You Have to Water the Plant
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And now, This I Believe. Here is Edward R. Murrow.
This I Believe. Most newspapermen, chasing facts through a welter of deceit and propaganda, are inclined to become cynics. My colleague Leland Stowe is an important exception. Distinguished author, foreign correspondent and Pulitzer Prize winner, Lee Stowe has observed the world from Main Street to Manchuria and back. Here he gives his creed.
For the things I believe in, I must give a reporter’s answer. Like everyone else, it’s out of my own experience. For twenty-four years I’ve been up to my neck in the world’s troubles; meeting people in dozens of foreign countries; watching other nations drift into war—and America too. It’s convinced
me that one of the most important things in life, for every one of us, is understanding—trying to see the other fellow’s point of view. I’ve often thought: If I could really put myself in the other person’s shoes, see things the way he sees them, feel what he feels, how much more tolerant and fair I’d be.
I remember, back in the twenties, the bitter arguments between Europeans and Americans about reducing the war debts. I had to explain what the Europeans felt, and why. I learned then that there’s almost always some right, and some wrong, on both sides. We didn’t think enough about the Europeans’ point of view. They didn’t think enough about ours. When lack of understanding becomes pronounced, it leads to
hatred and war. But it’s like that in our daily life, too. If I talk disparagingly about any racial group, I promote hatred—dissension in our society. I haven’t thought how I would feel if I belonged to that group.
In Berlin I saw Hitler’s thugs beating up helpless Jews. Then, back home, sometimes I heard people say: “Well, it’s their affair.” They forgot that freedom and fair play belong to all human beings—not to lucky Americans only. They forgot that people are people—of whatever creed, or color, or nationality. I remember the poor Spanish and Greek peasants who shared their bread and cheese with me—all they had! And I remember the old Russian woman who made me take her bed, while she slept on the floor. So many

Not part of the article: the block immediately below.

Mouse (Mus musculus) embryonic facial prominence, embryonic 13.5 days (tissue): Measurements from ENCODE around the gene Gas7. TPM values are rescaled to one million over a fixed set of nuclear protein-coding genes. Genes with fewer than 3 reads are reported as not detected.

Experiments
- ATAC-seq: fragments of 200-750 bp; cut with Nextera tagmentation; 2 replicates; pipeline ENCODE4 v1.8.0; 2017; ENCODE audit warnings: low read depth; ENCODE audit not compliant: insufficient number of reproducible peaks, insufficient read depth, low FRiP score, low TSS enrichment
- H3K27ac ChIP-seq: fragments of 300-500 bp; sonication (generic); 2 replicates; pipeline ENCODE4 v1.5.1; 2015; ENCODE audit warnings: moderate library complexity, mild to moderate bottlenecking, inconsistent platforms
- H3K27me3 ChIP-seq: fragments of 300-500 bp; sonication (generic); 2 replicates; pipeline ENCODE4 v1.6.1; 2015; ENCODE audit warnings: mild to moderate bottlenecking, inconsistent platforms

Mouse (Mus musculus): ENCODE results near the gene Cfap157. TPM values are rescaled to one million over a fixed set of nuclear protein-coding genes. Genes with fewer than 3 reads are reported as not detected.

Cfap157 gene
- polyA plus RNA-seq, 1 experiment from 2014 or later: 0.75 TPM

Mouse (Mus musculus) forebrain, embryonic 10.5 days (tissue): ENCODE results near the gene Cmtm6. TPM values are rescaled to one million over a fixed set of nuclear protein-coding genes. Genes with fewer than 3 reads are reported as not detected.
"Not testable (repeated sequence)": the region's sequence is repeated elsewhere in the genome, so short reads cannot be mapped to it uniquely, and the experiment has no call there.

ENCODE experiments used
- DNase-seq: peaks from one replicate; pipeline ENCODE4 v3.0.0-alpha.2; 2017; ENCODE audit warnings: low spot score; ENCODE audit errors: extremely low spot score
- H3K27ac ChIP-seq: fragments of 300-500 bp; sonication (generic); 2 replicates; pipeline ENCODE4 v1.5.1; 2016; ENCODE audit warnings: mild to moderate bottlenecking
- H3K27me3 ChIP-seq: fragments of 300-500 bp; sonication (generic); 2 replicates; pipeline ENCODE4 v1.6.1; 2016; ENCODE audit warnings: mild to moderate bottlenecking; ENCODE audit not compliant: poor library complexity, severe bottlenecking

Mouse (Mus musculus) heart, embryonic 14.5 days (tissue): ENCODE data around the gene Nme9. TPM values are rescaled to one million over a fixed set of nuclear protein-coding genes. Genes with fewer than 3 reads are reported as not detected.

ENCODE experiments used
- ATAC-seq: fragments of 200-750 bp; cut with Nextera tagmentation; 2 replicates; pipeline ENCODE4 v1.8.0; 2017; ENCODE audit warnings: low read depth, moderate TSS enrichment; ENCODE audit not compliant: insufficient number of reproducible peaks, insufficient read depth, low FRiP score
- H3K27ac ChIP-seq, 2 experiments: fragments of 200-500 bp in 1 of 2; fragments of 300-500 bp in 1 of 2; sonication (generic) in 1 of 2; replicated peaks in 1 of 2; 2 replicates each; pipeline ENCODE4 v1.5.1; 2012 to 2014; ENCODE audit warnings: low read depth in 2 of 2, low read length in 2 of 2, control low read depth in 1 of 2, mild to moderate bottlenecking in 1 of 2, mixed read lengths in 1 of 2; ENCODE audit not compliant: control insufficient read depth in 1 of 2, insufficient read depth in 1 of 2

simple people who couldn’t speak my language but spoke with their hearts.
One of the happiest things in my life is this: My best friends are like a roster of the United Nations—Europeans, Asians, Latin Americans, North Americans—just people, from all over the world. And the best part is discovering how much we have in common; the constant reminder that friendship has no national barriers whatever; the knowledge that all kinds of people really can understand each other if given half a chance.
We all have to live in this world—in this world. But I’ve found more of the good than the bad in most people—in every country. I think you only have to look—really to look. Understanding is a flower
blossoming. But you have to water the plant. Then, when it blossoms, what a wonderful feeling it is! You feel that way when you make a new friend; so do I. I guess understanding really is charity and love. I know it gives a new meaning to our lives. When I die, I wish people might say: “He helped people to understand each other better.” Of course, I must often fail. But just trying makes living seem worthwhile.
Those were the beliefs of a great reporter, Leland Stowe, who remembers what so many of us find it so easy to forget: scratch a man and you’ll discover a human being, no matter how he spells his name or where he hails from.